THE 1980’s – Big Hair, Boomboxes, Synths and New Wave- Billy Field

Bad Habits (T Price/B Field) and You Weren’t In Love With Me (T Price/B Field) 1981 and True Love (T Price/B Field)  – Billy Field 1982

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Billy Field (William Bruce Field,1953) was born in Wagga Wagga (NSW) and grew up on Widgiewa, a large pastoral property in the Riverina, near the town of Urana, he attended the prestigious Sydney private school Cranbrook as a boarder. Below L-R – King Fox (Billy is second from the right), their one hit 45rpm, Martin Erdman.

In 1967 he joined a band at secondary school known as King Fox, as their bass player, and they landed a recording contract with Martin Erdman’s Du Monde Records, and took their first release, Unforgotten Dreams, a composition by Paul Radcliffe, and Dave King, to #17 on the national charts in 1969. The song was inventive, well-produced 1960’s psychedelia but Billy was the only member of the group who pursued a musical career into the future.

Upon matriculating from secondary school, Billy studied economics at Sydney University for several years, but a future career on the family’s property, or in business was ultimately jettisoned as young Billy quickly emerged as a talented multi-instrumentalist, with a love of blues and jazz, and a wunderkind’s potential to create his own original music.  

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After dropping out of university he assisted with the running of the family property for a time when his father became ill, but he was ultimately drawn back to music, and began to gig around Sydney pubs throughout the 1970’s as a piano man working the bars. In 1979 he established the Canteen Recording Studio in Woolloomooloo (Syd), which was subsequently renamed Paradise Studios, and quickly became the go-to house of hits for such legendary bands as Cold Chisel (East, Swingshift, Circus Animals), Icehouse (Primitive Man), INXS (Shaboo Shoobah), Air Supply (Lost In Love, The One That You Love), Midnight Oil (Species Deceases), Men At Work (Cargo), and others.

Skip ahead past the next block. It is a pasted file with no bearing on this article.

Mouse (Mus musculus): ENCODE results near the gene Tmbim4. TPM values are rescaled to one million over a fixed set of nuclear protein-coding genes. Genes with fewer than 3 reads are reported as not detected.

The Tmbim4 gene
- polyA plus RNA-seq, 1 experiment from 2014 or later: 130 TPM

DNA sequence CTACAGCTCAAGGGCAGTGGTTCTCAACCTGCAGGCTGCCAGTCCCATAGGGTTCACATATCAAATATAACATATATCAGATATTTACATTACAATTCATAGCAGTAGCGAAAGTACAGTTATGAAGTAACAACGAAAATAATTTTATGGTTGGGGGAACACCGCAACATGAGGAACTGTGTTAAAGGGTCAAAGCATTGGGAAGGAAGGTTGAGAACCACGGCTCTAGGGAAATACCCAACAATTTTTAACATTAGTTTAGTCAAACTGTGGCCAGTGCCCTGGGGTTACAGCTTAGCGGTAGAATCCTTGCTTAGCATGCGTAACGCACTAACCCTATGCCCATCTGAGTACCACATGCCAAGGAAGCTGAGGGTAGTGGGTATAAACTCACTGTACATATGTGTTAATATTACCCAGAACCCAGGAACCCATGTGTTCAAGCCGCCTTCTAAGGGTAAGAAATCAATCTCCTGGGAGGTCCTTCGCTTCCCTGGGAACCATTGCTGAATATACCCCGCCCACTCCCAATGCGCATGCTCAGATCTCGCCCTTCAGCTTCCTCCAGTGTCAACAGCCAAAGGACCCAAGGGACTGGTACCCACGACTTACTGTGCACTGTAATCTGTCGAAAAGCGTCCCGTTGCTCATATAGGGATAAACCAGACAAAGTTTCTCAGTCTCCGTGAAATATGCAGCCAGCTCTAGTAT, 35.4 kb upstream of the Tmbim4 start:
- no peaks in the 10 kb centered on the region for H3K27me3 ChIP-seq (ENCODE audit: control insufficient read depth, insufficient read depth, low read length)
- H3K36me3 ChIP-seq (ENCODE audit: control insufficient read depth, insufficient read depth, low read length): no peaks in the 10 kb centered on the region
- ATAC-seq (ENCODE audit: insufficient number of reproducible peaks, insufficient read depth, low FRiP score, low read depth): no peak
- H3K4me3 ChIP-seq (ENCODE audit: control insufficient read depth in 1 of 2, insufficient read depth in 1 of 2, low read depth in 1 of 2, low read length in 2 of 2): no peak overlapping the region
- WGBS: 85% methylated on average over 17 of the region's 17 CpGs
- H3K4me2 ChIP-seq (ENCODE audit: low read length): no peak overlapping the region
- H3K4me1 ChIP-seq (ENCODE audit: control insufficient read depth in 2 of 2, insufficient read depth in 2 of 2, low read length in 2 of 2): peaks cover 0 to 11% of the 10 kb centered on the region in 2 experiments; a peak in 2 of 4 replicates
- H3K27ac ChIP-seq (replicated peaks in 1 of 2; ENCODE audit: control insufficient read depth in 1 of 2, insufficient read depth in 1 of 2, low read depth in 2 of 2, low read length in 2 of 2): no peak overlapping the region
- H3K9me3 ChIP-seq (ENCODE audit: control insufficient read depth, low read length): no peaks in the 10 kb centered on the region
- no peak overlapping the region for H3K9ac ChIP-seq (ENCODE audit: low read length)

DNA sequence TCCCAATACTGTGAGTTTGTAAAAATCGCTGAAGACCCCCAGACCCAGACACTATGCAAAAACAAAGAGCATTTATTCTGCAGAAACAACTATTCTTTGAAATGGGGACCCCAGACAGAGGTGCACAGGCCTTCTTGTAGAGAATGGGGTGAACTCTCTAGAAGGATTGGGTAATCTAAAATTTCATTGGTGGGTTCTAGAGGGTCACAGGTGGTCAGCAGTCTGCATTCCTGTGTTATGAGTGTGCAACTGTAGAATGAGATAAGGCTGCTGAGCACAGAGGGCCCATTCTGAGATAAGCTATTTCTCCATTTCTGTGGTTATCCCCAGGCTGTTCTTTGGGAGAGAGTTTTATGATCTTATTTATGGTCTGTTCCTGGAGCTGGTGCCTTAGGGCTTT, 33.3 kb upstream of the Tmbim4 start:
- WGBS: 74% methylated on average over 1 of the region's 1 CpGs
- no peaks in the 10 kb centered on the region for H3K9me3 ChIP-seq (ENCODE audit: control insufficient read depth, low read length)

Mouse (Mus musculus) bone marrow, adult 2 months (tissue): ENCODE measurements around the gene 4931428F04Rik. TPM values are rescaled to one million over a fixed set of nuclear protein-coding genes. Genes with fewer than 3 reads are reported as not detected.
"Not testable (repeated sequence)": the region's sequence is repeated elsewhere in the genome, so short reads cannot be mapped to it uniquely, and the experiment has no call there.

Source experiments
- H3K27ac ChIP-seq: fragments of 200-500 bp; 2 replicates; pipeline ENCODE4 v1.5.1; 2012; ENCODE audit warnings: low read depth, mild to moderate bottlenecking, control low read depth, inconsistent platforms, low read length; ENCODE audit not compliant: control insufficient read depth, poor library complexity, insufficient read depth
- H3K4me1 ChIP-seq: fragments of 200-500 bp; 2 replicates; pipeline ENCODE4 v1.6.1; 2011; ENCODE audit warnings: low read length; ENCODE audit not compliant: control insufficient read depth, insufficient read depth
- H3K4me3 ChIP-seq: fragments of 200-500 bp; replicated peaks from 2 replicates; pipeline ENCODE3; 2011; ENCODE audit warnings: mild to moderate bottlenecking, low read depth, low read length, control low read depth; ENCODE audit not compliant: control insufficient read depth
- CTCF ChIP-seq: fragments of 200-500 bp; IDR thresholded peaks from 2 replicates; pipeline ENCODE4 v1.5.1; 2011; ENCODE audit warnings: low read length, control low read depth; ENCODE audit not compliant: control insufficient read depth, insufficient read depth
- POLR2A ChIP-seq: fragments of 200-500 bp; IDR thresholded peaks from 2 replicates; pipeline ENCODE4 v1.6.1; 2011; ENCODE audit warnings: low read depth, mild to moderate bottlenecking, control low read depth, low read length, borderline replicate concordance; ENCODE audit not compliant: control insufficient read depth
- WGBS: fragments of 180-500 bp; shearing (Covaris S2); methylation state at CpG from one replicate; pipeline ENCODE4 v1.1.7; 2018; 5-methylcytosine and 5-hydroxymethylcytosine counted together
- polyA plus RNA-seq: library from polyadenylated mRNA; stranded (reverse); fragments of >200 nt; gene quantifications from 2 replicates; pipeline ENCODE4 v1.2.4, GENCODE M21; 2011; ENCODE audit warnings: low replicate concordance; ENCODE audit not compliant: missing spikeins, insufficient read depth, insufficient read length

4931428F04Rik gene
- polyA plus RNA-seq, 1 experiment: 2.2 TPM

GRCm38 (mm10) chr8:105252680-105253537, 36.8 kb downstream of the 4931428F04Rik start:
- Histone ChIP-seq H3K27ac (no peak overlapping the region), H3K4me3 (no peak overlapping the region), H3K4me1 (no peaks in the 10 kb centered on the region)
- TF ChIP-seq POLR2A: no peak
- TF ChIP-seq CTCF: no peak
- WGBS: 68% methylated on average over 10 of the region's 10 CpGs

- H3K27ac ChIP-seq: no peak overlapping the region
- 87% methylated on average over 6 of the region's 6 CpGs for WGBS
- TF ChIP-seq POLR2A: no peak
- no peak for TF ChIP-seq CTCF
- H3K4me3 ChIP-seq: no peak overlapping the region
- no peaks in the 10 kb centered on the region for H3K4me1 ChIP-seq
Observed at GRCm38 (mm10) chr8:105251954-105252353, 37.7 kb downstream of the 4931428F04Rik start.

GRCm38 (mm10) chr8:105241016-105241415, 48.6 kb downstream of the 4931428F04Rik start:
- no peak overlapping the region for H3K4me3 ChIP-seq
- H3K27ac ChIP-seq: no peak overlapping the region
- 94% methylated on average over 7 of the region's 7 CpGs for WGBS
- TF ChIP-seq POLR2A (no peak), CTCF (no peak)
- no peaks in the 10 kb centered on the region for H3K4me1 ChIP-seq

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In 1981 Billy released his debut solo album titled Bad Habits and optimistically lifted the title track off as a single release, after getting some encouragement from Warner Music International. The boyish-looking, bespectacled Billy delivered a husky-voiced rendition of what sounded like an old Bourbon Street jazz club piano standard, reminiscent of such jazzy George Gershwin swing tunes from the 1920’s as S’Wonderful and Strike Up the Band – but it wasn’t, as Fields and his co-collaborator Tom Price had just written and co-produced it at Paradise Studio.